Diagnosis of high blood pressure, n (%)
Diagnosis of diabetes mellitus, n (%)
Diagnosis of dislipidemia, n (%)
Diagnosis of stroke, n (%)
Diagnosis of thyroid disease, n (%)
Past history of depression, n (%)
Diagnostic coverage in the catchment area
Catchment population and diagnostic coverage according to the health sector within the RSG
Geographical catchment area
>64 years (%)
Estimated number of prevalent cases
Estimated number of incident cases
Registered cases (%)
Dementia is a disease that fulfils the parameters proposed by the CDC in order to assess the importance and need for an epidemiological surveillance system in terms of public health: frequency and severity, differences and dissimilarities amongst population groups, high cost, potential of primary and secondary prevention, and public interest.  The ReDeGi sets out from a conceptual model of registry, which fulfil the CDC guidelines for evaluating a surveillance system and is adapted to the particular needs of dementia.  Following a 2-year long test in which the operating structure of a registry system took the lead with satisfactory results , 2007 represented the start of activity of the ReDeGi in the entire RSG area which extends for 5,517 km2 and includes a population of 690,207 inhabitants. The results obtained are an innovation with regard to the existing dementia registries and can be evaluated from a point of view of methodology or from a practical utility perspective.
On the one hand, from a strictly methodology perspective, the ReDeGi has adopted a registry model different to those used by the South Carolina Alzheimer's Registry and by the New York State Dementias Registry. The first of these is based on the integration of computerised data originating from different sources of information. The information entered includes the diagnosis of dementia (ICD-9 criteria), other medical diagnoses and basic demographic data. The information that enables the elaboration of a registry is circumscribed to the stratification of dementia subtypes according to demographic and administrative characteristics such as gender, race or age, and to the origin of the particular case. Access to death certificates via a link also allows estimating the mortality rates of entered cases from a certain inclusion date in the registry onwards. [11, 12, 30] Even though the New York State Dementias Registry only admits cases of dementia (ICD-9 criteria) from discharge forms from all the hospitals in the state of New York, it does allow to carry out an estimate of the hospitalisations required by patients with dementia and their causes as well as the type of admission and destination at discharge. [9, 10] Unlike the previously mentioned registries, which are based on information from electronic databases, the ReDeGi is characterised by the compilation of data straight from the patient's medical chart by a ReDeGi technician. This method allows the standardised registration of clinical information available in the patient's medical history. Moreover, it is a procedure that permits the maintenance of a dementia subtypes registry in accordance with DSM-IV criteria and other diagnostic criteria specific to the subtypes of dementia that ICD-9 and administrative databases are unable to register. For example, in table 1 cases with the diagnostic category "Dementia caused by non-specified diseases" include a subcategory named "Lewy's bodies" that correspond to those cases that accomplished the diagnostic criteria for dementia with Lewy bodies, and the 23 cases under "dementia caused by Pick's disease" diagnostic category correspond to 18 cases that accomplished the diagnostic criteria for frontotemporal dementia and 5 cases the diagnostic criteria for primary progressive aphasia. In this sense, the data collection procedure implemented at the ReDeGI ensures greater validity of the information recorded in the registry related to the diagnosis.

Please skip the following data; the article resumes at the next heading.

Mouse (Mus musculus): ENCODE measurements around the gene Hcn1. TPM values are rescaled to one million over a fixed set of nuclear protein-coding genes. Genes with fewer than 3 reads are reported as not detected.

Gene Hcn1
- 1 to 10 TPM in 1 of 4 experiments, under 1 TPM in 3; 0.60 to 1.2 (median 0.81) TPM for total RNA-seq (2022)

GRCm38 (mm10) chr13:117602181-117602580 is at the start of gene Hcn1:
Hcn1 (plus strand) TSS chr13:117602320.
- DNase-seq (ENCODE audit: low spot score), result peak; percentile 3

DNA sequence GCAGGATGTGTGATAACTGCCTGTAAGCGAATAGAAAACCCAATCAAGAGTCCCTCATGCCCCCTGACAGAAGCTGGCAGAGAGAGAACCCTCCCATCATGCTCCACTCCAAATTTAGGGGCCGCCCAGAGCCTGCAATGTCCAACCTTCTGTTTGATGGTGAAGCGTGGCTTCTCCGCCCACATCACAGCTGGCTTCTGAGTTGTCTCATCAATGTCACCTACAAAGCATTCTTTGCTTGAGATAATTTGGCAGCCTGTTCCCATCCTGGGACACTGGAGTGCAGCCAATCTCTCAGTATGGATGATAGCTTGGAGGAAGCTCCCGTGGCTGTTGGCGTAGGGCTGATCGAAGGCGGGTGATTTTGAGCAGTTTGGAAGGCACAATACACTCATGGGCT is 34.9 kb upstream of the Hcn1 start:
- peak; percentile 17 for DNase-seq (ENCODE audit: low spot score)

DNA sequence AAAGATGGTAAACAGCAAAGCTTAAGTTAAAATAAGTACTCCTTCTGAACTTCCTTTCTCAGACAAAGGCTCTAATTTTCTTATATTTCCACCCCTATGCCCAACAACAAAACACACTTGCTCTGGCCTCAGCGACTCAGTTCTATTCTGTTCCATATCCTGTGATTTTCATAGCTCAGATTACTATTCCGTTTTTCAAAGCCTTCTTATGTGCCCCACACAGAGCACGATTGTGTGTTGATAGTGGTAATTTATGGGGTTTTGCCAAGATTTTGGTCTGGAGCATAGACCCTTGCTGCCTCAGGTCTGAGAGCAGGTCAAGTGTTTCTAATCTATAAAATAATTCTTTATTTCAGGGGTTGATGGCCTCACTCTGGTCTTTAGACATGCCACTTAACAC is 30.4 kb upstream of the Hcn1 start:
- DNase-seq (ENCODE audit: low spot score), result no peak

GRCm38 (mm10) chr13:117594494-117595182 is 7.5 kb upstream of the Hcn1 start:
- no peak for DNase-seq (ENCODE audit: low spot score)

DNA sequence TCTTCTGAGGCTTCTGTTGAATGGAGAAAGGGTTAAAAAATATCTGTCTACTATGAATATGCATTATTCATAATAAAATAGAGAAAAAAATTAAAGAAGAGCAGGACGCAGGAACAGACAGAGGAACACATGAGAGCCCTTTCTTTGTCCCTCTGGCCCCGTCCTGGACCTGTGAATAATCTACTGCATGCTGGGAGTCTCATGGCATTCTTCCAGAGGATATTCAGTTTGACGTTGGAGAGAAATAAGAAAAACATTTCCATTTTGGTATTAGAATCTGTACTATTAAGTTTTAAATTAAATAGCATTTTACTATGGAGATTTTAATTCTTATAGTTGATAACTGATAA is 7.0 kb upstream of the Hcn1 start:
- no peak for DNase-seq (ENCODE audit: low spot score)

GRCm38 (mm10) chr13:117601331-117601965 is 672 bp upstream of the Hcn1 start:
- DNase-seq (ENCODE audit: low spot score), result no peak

On the other hand, from a strictly pragmatic point of view, the data obtained from the ReDeGi provide relevant information about the healthcare pressure brought about emerging dementia cases in a certain territory over a defined period of time. The ReDeGi provides evidence on the distribution of the dementia subtypes and the clinical and demographic characteristics of patients who contact specialist healthcare devices.
The analysis of the data shows that AD accounted for 60.1% of the entered cases, mixed dementia (AD + vascular component) for 10.7% and vascular dementia (VaD) for 4.6%. These percentages are similar to those from the South Carolina Alzheimer's Disease Registry, in which the AD cases entered in the period 1988–2003 accounted for 64% of the total and VaD cases accounted for the remaining 14%. In relation to the place of residence of the patients, the differences between the South Carolina Alzheimer's Disease Registry and the ReDeGi can reflect two distinct sociocultural and healthcare models. In the former model, 57% of the cases live in the community and 38% in assisted centres, whereas in the latter 83.1% live in the community (their own home or the home of a family member) and 6.6% live in long-term care centres. Data on the mean time between the onset of symptoms and clinical diagnosis indicate that for most dementias the mean time from onset to diagnosis is approximately 2 years. In this sense, it is hard to establish a precise date of dementia onset, although the estimate based on the data collected by the informant carer has proven to be a reliable source of information.